Cromwell is already a three-time Emmy also-ran, having failed to secure wins for "RKO 281" (Movie/Mini Supporting Actor in 2000), "ER" (Drama Guest Actor in 2001) and "Six Feet Under" (Drama Guest Actor in 2003). Thanks to the movie "Babe," Cromwell also has a Supporting Actor Oscar nomination under his belt; he lost that 1995 race to Kevin Spacey ("The Usual Suspects").
Hey voters, isn't it time for James Cromwell to actually win something?
According to Gold Derby's exclusive polling, that time is now. Cromwell currently comes in first place in the race for Movie/Mini Supporting Actor. That puts him above category competitors Jeffrey Tambor ("Phil Spector"), Peter Mullan ("Top of the Lake"), Rob Lowe ("Behind the Candelabra"), Zachary Quinto ("American Horror Story: Asylum") and Dan Aykroyd ("Behind the Candelabra").
What's most surprising about this group of actors is that, just like Cromwell, none of them have ever won an Emmy for acting. Tambor has six nominations under his belt, Lowe has one for "The West Wing," while Quinto and Mullan have yet to be nominated. Aykroyd earned an Emmy for writing "Saturday Night Live" back in 1977, but couldn't win as a performer or producer on that variety series.
If Cromwell secures victory for playing the Nazi scientist/torturer Dr. Arden on the FX anthology series, he should give a big thank you to HBO for their decision to not submit Matt Damon in the Supporting Actor category where many insiders thought he would be placed. Instead, HBO decided to submit both Damon and Michael Douglas in the Movie/Mini Lead Actor race for "Behind the Candelabra," ensuring that only one of their Emmy-worthy performances can be rewarded with Emmy gold.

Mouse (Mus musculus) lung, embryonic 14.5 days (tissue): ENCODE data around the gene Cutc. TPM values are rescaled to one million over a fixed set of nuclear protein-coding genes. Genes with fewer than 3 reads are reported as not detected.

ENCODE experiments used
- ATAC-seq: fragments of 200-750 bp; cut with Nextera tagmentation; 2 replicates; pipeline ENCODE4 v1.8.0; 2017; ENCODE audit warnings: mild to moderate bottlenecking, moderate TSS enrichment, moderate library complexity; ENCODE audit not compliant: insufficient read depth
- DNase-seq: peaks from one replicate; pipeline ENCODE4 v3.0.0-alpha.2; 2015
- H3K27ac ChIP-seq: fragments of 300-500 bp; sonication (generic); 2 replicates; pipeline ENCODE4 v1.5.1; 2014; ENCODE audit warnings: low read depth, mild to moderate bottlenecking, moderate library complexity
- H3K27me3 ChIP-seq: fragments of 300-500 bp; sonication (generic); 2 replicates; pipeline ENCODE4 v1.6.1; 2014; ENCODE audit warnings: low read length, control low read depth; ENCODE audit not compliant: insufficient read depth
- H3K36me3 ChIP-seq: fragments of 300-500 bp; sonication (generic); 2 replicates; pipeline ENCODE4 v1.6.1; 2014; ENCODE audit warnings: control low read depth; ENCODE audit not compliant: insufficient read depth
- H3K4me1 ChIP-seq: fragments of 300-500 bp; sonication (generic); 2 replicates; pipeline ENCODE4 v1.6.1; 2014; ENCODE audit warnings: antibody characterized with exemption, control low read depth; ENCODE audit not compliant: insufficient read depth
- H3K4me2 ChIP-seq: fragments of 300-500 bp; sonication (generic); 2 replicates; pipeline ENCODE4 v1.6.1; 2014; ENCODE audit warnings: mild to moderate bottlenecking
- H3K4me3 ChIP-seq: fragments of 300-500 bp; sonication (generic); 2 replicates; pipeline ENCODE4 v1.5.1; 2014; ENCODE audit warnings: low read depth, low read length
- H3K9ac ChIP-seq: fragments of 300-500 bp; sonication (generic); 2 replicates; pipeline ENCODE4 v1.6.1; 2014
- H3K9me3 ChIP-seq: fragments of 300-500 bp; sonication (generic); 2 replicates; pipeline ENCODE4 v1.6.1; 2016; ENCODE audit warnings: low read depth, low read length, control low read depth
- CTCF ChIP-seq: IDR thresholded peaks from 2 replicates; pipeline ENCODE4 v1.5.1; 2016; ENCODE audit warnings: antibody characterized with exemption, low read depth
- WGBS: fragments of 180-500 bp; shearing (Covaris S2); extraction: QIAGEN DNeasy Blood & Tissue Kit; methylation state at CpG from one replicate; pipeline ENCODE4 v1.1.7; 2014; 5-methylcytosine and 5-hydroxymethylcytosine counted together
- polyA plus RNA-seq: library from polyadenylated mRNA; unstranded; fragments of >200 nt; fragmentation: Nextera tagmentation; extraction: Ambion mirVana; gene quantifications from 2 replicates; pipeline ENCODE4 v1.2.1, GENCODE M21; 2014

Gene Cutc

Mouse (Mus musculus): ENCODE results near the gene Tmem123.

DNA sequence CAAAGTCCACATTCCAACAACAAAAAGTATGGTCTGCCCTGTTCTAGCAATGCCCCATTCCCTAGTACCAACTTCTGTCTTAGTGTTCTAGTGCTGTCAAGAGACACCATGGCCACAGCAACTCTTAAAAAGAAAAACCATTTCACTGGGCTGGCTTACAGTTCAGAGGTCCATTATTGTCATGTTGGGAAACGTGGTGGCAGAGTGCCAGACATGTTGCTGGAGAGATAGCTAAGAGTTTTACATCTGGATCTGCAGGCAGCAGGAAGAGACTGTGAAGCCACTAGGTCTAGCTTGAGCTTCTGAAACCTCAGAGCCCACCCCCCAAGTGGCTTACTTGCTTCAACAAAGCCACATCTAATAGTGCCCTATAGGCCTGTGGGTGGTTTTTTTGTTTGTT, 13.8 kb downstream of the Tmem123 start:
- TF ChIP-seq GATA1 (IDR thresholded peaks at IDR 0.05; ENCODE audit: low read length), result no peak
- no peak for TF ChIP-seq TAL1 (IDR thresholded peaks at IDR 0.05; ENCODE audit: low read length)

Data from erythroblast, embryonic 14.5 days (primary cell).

Find out if Cromwell's evil doctor makes the cut when Emmy nominations are revealed July 18. Neil Patrick Harris hosts the 65th Primetime Emmys on CBS Sept. 22.
TV history is filled with stars who have toiled for years without a single Emmy nomination to show for their efforts. It's surprising, then, when you consider some of the stars who have won Emmys, and how they won them. So for those long-ignored stars trying to finally break through at the Emmys -- or others looking to cross the E off their EGOT -- here are some of the quickest ways to win TV's top prize.
Above: All it took for Anne Hathaway to win was one episode of "The Simpsons" in 2010.
Click arrow on right side of photo above to see nine other sure-fire strategies.
And check out our other fun Emmy photo galleries:
Every actor submits only one sample episode, which will be judged by other actors (ranging from 25 to 75 per category jury) between July 28 and August 14. TV series submit six, which will be split into three pairs to be distributed randomly to about 300 voters. We now have uncovered every single title submitted for the 2014 races. CLICK HERE FOR THE EPISODES
We analyze the pros and cons
of episodes submitted by actors
to Emmy judges
Who submitted well? Click links below to read our in-depth analysis of each actor's episode entry.
DRAMA GUEST ACTRESS
Kate Burton ("Scandal")
Jane Fonda ("The Newsroom")
Allison Janney ("Masters of Sex")
Kate Mara ("House of Cards")
Margo Martindale ("The Americans")
Diana Rigg ("Game of Thrones")